[*see also*: make]

We shall do this by showing that ......

This is done to simplify the notation.

As the space of Example 3 shows, complete regularity of $X$ is not enough to allow us to do that.

For binary strings, the algorithm does not do quite as well.

Recent improvements in the HL-method enable us to do better than this.

In fact, we can do even better, and prescribe finitely many derivatives at each point of $M$.

A geodesic which meets $bM$ does so either transversally or ......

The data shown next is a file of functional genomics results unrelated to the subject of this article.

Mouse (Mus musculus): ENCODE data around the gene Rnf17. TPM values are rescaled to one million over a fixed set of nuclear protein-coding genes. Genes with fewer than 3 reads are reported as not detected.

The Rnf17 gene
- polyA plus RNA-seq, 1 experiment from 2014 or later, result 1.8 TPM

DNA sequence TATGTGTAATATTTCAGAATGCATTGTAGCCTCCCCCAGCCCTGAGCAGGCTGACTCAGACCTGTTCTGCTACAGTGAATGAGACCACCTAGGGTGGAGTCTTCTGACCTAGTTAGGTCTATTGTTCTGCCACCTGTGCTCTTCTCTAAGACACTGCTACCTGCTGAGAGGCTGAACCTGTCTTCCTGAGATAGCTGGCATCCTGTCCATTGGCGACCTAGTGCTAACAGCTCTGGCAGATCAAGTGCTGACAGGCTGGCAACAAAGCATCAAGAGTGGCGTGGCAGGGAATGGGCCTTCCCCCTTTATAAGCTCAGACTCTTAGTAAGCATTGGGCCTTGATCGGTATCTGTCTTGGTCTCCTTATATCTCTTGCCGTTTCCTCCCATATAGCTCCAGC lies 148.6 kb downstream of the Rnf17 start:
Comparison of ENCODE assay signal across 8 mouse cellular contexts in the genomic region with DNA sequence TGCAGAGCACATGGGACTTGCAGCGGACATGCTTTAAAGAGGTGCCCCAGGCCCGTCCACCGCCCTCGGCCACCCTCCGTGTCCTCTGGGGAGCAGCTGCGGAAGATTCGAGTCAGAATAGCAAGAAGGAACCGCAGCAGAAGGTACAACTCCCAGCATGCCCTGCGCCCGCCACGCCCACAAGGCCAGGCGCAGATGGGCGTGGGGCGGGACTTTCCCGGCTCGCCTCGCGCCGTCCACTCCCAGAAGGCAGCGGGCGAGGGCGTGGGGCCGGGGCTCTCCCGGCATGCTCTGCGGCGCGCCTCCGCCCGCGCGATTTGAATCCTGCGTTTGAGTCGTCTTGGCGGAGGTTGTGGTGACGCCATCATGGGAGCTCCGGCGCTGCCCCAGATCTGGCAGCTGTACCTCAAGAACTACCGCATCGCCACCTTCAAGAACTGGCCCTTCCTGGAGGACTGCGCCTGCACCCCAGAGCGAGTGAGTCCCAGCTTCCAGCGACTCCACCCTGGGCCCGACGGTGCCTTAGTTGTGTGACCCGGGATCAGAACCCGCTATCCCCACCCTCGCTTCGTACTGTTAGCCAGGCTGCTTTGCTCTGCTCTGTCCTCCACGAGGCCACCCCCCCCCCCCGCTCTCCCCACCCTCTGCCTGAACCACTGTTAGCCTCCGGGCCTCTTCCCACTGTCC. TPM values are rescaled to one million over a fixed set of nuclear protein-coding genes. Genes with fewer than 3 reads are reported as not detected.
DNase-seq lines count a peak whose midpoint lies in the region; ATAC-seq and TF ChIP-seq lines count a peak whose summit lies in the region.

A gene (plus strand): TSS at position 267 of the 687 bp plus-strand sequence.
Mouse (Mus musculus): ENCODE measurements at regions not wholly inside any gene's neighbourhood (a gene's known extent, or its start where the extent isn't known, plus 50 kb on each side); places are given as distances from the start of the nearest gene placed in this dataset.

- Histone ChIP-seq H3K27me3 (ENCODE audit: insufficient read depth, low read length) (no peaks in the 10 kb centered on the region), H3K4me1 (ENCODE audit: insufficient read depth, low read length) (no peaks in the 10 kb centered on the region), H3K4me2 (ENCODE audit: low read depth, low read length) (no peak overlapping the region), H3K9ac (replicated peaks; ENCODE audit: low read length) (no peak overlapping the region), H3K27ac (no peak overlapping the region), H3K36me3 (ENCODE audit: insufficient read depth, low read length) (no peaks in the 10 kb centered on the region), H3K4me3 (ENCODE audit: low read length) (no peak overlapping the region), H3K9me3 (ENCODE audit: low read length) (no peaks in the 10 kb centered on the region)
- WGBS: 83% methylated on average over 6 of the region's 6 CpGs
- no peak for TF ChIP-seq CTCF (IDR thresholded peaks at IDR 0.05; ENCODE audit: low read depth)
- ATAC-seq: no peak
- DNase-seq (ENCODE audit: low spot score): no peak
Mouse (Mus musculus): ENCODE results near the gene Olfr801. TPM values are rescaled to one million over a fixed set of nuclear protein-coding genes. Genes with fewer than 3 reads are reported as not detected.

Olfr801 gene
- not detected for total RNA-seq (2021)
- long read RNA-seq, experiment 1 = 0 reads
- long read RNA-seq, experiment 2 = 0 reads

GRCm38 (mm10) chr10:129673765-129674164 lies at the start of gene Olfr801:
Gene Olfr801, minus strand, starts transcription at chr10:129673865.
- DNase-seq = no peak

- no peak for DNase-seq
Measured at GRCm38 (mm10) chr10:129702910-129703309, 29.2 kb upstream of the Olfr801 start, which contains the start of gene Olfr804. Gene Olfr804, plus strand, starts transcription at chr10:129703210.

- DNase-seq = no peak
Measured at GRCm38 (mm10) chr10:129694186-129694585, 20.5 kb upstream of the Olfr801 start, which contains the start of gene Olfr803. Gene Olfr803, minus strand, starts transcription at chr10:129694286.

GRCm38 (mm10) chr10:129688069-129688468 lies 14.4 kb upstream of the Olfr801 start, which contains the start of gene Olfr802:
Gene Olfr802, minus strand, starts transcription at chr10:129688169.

We have not required $f$ to be compact, and we shall not do so except when explicitly stated.

This will hold for $n>1$ if it does for $n=1$.

Consequently, $A$ has all geodesics closed if and only if $B$ does.

We can do a heuristic calculation to see what the generator of $x_t$ must be.

In contrast to the previous example, membership of $D(A)$ does impose some restrictions on $f$.

We may (and do) assume that ......

The statement does appear in [3] but there is a simple gap in the sketch of proof supplied.

Only for $x=1$ does the limit exist.

In particular, for only finitely many $k$ do we have $F(a_k)>1$. [Note the inversion after * only.*]

In doing this we will also benefit from having the following notation.

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